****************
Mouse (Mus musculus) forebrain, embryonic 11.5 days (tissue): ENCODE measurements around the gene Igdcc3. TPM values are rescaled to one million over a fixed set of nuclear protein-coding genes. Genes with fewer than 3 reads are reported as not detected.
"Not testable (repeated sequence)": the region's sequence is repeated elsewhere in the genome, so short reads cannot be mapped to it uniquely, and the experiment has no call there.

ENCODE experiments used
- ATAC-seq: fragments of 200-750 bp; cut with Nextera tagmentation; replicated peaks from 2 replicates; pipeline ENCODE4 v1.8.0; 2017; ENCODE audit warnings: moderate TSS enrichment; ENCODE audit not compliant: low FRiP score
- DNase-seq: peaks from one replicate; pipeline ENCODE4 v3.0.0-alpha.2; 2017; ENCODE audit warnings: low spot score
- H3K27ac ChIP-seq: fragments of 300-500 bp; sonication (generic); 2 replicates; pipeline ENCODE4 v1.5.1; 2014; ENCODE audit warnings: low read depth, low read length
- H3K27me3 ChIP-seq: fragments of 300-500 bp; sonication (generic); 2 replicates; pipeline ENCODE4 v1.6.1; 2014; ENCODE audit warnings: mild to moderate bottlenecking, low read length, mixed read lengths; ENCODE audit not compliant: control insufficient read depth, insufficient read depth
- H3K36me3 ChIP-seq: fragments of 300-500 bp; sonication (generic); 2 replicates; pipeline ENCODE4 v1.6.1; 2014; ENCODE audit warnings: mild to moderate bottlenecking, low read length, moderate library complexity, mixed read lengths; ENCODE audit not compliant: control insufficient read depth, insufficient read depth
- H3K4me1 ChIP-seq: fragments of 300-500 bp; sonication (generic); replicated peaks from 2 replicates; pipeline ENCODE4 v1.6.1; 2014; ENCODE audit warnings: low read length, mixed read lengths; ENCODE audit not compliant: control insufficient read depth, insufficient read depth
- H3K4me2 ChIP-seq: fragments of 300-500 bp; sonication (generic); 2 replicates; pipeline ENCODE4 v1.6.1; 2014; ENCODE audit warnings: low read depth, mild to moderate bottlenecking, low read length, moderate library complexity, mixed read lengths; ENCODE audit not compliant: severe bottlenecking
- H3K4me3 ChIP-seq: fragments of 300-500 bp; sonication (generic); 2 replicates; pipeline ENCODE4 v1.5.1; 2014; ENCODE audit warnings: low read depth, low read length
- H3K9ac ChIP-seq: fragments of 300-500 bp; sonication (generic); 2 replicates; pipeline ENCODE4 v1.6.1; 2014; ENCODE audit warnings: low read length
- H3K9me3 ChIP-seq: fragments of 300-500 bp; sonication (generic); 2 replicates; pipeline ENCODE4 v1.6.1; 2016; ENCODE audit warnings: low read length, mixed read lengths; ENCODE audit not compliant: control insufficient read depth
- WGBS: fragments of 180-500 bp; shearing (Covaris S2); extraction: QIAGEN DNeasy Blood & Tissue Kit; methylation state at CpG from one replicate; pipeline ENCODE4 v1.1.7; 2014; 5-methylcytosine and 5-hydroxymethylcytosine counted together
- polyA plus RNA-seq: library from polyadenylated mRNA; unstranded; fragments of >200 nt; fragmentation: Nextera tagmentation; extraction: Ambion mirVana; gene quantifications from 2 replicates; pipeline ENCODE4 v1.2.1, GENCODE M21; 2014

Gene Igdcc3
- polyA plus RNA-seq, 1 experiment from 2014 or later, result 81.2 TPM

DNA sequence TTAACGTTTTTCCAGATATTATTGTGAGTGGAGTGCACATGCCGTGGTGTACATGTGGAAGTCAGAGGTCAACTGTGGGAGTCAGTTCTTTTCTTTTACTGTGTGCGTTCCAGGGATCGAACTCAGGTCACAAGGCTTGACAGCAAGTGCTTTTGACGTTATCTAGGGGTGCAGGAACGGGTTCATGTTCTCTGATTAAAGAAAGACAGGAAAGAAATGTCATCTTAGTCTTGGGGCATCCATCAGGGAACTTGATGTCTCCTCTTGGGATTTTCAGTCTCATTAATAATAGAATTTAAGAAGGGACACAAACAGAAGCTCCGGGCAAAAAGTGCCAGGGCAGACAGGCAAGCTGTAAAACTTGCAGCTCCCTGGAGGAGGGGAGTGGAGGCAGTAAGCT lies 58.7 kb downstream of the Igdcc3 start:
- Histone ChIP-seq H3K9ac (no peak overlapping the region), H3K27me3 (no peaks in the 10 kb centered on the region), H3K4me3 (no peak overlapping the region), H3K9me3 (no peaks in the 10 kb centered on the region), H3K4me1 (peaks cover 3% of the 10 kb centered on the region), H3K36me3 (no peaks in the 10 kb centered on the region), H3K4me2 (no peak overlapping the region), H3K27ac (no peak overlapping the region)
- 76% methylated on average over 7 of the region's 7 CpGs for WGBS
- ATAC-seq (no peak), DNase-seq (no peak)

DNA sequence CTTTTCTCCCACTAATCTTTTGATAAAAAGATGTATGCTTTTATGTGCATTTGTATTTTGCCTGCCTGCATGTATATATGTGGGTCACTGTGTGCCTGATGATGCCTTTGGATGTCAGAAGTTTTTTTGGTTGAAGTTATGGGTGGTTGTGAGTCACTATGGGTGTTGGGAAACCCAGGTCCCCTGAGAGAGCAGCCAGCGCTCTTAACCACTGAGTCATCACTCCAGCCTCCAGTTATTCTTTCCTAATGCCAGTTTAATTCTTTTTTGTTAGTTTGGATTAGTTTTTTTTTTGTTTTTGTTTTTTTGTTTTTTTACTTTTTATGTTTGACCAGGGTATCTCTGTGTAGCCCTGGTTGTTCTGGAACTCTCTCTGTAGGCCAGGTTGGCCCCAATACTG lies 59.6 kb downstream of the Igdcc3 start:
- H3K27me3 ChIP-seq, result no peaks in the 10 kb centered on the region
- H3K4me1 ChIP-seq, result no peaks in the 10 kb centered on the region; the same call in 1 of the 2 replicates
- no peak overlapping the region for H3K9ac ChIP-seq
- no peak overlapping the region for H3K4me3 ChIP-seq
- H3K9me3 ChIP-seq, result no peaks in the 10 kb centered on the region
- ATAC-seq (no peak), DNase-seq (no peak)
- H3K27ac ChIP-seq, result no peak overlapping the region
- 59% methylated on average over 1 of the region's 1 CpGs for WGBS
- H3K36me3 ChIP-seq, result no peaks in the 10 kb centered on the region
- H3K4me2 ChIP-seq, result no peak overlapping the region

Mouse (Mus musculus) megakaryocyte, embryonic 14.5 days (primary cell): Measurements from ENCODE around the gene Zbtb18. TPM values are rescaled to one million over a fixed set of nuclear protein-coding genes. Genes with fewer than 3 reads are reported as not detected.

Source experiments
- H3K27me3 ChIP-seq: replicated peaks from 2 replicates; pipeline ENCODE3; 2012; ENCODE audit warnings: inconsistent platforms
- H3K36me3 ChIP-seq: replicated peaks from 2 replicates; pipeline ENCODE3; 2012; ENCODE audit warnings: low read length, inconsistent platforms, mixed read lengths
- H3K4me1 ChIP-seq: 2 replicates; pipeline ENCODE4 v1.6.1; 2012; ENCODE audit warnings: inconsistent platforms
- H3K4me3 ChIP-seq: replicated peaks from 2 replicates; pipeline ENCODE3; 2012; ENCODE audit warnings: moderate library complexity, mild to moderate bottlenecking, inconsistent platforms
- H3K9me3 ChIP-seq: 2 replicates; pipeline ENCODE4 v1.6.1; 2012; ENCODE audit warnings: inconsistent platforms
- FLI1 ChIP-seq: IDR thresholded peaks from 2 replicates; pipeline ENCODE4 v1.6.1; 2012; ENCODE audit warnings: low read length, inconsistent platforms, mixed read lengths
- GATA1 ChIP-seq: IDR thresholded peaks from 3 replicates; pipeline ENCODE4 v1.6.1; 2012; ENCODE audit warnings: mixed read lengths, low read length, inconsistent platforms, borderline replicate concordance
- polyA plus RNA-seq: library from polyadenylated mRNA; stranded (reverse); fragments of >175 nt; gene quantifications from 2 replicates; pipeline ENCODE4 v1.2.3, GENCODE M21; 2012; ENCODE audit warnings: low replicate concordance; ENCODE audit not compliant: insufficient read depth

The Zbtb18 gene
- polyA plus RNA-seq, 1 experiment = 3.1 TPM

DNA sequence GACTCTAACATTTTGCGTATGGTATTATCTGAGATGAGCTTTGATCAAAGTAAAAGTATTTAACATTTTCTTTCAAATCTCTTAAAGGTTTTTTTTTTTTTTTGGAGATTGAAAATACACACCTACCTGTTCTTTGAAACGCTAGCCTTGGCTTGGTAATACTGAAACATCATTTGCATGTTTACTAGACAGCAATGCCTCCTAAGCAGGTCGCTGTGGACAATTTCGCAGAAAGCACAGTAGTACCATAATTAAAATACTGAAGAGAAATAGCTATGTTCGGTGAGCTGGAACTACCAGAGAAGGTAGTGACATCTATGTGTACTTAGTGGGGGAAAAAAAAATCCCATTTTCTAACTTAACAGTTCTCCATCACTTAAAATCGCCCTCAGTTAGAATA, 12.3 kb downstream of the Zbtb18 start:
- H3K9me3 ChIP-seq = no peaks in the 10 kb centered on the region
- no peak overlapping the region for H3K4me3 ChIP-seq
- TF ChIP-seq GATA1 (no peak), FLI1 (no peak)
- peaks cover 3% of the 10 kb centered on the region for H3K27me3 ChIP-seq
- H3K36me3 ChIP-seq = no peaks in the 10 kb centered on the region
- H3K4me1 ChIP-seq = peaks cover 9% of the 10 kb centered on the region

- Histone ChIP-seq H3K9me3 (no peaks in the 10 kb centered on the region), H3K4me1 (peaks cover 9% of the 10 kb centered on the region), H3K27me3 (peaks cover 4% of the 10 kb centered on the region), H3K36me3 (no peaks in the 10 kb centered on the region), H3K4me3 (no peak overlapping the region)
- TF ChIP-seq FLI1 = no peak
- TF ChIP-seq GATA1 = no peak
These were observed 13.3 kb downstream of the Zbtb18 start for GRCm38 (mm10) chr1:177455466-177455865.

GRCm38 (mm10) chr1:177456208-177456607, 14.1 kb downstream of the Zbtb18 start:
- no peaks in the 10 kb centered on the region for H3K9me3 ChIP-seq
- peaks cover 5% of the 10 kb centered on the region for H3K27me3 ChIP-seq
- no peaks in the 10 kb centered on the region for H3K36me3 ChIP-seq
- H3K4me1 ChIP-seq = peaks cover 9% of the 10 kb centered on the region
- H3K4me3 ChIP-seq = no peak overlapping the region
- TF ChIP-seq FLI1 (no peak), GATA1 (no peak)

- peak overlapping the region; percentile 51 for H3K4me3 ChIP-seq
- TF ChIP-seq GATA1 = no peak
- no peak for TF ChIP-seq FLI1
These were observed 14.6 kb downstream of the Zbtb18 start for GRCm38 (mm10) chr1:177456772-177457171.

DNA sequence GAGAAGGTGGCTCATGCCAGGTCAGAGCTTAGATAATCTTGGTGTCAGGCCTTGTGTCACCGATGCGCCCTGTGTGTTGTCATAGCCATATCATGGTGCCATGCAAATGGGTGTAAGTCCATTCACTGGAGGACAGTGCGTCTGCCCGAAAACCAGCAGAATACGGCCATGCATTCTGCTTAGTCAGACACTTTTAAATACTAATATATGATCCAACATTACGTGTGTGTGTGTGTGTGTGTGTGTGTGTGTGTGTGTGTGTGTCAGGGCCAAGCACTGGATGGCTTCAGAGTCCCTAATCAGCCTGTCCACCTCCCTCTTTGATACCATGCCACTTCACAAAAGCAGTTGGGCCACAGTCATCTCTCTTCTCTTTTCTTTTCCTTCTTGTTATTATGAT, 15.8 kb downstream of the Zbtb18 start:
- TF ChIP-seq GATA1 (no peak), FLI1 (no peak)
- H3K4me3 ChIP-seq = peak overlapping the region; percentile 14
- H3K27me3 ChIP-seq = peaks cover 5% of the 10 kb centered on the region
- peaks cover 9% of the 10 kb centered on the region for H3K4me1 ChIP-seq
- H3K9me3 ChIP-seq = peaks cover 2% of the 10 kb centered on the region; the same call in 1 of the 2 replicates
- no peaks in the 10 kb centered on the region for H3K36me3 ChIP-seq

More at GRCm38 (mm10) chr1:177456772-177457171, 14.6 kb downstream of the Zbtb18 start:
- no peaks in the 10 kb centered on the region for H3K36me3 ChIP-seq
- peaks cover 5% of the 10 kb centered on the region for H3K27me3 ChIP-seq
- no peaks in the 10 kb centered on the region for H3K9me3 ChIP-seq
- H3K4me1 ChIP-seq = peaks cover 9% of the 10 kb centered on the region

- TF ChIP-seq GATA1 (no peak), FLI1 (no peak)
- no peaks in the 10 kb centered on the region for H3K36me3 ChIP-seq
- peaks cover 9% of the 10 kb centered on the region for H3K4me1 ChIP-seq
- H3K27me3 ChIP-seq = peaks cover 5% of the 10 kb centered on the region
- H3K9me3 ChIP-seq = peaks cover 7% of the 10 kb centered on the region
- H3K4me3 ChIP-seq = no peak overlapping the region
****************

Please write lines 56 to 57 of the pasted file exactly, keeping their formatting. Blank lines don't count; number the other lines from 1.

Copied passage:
GRCm38 (mm10) chr1:177456208-177456607, 14.1 kb downstream of the Zbtb18 start:
- no peaks in the 10 kb centered on the region for H3K9me3 ChIP-seq